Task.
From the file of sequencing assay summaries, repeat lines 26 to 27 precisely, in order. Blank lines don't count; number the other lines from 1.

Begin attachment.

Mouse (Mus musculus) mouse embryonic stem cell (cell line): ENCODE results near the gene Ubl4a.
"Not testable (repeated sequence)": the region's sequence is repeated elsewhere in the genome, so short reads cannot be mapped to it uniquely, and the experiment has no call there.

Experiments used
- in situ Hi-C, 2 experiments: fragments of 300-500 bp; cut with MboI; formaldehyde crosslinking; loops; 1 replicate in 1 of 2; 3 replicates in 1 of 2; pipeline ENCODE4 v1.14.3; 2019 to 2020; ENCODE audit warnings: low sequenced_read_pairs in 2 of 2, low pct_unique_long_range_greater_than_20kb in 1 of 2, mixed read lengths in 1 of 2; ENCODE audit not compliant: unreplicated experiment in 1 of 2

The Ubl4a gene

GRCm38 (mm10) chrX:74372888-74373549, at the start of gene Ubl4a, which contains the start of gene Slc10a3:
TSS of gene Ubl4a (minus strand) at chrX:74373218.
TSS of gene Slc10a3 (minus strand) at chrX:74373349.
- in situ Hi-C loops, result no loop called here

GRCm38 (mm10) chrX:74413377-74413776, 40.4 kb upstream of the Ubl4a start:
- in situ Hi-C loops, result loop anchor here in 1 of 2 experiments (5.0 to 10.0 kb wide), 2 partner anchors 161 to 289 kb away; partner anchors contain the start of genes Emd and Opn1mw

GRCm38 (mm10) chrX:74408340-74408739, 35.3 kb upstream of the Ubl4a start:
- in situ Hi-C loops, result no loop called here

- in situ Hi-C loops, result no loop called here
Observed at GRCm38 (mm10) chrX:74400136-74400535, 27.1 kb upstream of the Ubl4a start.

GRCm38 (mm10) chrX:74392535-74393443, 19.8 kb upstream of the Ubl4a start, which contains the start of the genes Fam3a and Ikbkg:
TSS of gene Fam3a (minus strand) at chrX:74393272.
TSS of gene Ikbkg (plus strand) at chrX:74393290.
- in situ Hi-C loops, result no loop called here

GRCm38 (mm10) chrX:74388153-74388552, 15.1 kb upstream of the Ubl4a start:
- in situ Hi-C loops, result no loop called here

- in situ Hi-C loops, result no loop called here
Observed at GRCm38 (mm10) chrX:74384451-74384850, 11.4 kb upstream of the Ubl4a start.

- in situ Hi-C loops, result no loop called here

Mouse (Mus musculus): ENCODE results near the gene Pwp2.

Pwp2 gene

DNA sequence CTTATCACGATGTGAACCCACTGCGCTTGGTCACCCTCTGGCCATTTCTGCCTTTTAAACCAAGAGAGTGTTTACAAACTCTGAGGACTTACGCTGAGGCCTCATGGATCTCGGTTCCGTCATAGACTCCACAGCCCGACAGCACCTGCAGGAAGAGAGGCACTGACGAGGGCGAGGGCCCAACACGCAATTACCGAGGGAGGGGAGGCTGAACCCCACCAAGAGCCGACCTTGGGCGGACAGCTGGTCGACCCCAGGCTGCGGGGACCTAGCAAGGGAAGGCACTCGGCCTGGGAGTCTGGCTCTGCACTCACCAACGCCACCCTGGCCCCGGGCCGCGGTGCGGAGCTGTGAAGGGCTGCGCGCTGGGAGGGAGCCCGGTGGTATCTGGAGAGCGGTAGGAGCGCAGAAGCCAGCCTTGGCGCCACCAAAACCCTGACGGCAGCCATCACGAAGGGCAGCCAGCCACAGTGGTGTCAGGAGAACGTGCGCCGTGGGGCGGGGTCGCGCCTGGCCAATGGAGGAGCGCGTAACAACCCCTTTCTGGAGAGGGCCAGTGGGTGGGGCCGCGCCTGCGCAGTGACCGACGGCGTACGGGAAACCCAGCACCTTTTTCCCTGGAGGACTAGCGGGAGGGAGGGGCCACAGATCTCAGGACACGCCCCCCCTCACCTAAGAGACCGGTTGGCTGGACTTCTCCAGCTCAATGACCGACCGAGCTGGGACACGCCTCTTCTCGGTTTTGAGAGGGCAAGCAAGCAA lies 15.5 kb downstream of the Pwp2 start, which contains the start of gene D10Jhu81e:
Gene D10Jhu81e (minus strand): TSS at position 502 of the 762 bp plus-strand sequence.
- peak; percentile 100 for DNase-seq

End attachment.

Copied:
Pwp2 gene

DNA sequence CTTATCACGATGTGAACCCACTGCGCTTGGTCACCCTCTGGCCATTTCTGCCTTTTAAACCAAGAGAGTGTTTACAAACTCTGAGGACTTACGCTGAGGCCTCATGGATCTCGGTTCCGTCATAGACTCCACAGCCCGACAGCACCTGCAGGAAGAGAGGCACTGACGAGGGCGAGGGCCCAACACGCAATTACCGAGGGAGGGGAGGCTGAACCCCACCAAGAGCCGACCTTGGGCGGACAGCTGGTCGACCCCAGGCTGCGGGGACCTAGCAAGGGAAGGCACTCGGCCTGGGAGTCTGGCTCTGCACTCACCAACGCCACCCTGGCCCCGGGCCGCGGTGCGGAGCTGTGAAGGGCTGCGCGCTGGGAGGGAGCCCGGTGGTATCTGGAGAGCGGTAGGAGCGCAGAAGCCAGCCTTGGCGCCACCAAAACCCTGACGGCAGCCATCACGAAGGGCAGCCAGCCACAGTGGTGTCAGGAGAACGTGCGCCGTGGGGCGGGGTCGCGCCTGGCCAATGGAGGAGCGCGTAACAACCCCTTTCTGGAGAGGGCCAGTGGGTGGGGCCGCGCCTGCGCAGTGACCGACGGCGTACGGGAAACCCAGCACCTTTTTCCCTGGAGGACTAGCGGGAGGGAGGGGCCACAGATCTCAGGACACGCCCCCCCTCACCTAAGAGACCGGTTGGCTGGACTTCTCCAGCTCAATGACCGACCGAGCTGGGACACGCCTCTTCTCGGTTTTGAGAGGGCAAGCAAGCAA lies 15.5 kb downstream of the Pwp2 start, which contains the start of gene D10Jhu81e: